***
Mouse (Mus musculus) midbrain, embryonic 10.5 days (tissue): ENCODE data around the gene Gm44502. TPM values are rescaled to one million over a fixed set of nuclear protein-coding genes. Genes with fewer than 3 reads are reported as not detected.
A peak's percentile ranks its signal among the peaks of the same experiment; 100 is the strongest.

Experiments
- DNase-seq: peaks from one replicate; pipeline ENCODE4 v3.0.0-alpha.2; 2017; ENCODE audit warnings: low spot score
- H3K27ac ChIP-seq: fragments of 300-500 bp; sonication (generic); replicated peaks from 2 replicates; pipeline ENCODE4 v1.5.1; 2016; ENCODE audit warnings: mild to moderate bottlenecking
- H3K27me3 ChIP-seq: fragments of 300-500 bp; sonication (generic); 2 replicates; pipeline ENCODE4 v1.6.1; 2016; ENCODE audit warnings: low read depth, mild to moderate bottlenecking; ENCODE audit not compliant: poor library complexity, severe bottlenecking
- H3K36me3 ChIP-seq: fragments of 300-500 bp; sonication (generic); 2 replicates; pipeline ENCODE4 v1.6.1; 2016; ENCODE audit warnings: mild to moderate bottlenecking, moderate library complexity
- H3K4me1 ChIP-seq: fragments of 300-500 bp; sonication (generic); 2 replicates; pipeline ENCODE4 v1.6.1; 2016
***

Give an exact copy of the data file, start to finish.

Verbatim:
Mouse (Mus musculus) midbrain, embryonic 10.5 days (tissue): ENCODE data around the gene Gm44502. TPM values are rescaled to one million over a fixed set of nuclear protein-coding genes. Genes with fewer than 3 reads are reported as not detected.
A peak's percentile ranks its signal among the peaks of the same experiment; 100 is the strongest.

Experiments
- DNase-seq: peaks from one replicate; pipeline ENCODE4 v3.0.0-alpha.2; 2017; ENCODE audit warnings: low spot score
- H3K27ac ChIP-seq: fragments of 300-500 bp; sonication (generic); replicated peaks from 2 replicates; pipeline ENCODE4 v1.5.1; 2016; ENCODE audit warnings: mild to moderate bottlenecking
- H3K27me3 ChIP-seq: fragments of 300-500 bp; sonication (generic); 2 replicates; pipeline ENCODE4 v1.6.1; 2016; ENCODE audit warnings: low read depth, mild to moderate bottlenecking; ENCODE audit not compliant: poor library complexity, severe bottlenecking
- H3K36me3 ChIP-seq: fragments of 300-500 bp; sonication (generic); 2 replicates; pipeline ENCODE4 v1.6.1; 2016; ENCODE audit warnings: mild to moderate bottlenecking, moderate library complexity
- H3K4me1 ChIP-seq: fragments of 300-500 bp; sonication (generic); 2 replicates; pipeline ENCODE4 v1.6.1; 2016